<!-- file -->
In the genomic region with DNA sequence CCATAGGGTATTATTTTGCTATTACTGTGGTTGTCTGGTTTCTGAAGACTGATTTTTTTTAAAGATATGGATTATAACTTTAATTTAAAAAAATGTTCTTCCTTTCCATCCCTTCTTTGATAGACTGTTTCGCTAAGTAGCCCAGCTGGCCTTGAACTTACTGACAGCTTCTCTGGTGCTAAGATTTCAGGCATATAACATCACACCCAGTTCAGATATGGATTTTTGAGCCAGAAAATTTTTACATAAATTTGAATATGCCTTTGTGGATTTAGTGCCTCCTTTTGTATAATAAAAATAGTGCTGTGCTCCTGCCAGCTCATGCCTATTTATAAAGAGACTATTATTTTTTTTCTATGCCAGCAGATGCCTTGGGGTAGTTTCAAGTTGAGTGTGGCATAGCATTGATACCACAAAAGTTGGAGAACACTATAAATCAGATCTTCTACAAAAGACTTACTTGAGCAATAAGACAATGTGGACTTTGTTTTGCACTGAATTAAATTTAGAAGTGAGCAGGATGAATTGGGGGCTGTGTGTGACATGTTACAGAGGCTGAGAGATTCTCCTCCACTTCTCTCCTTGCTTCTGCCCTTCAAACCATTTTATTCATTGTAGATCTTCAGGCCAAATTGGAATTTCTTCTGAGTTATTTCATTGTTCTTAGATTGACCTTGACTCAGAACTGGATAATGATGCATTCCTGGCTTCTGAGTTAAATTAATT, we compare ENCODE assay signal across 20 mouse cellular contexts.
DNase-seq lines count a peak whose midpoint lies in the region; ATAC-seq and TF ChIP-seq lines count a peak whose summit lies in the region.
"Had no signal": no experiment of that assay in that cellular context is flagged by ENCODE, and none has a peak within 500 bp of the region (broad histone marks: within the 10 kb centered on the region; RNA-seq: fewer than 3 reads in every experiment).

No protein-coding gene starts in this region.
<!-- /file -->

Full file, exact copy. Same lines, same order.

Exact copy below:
In the genomic region with DNA sequence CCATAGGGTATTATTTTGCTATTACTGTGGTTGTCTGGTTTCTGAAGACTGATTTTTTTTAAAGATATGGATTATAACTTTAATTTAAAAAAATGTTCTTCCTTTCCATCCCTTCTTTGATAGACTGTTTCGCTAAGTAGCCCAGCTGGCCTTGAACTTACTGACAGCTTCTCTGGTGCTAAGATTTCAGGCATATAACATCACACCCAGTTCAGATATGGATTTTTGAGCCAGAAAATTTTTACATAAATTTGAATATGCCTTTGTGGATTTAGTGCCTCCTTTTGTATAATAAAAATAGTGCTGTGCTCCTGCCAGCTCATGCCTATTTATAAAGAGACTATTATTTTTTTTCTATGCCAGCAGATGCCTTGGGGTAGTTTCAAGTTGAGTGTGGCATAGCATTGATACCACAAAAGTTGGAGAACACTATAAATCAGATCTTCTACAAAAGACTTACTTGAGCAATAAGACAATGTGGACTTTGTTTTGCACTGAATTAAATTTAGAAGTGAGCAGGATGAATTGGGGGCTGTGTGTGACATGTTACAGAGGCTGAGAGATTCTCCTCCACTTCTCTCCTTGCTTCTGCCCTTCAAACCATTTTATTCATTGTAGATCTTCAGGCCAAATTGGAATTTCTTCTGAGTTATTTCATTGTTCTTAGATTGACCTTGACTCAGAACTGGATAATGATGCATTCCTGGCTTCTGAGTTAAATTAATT, we compare ENCODE assay signal across 20 mouse cellular contexts.
DNase-seq lines count a peak whose midpoint lies in the region; ATAC-seq and TF ChIP-seq lines count a peak whose summit lies in the region.
"Had no signal": no experiment of that assay in that cellular context is flagged by ENCODE, and none has a peak within 500 bp of the region (broad histone marks: within the 10 kb centered on the region; RNA-seq: fewer than 3 reads in every experiment).

No protein-coding gene starts in this region.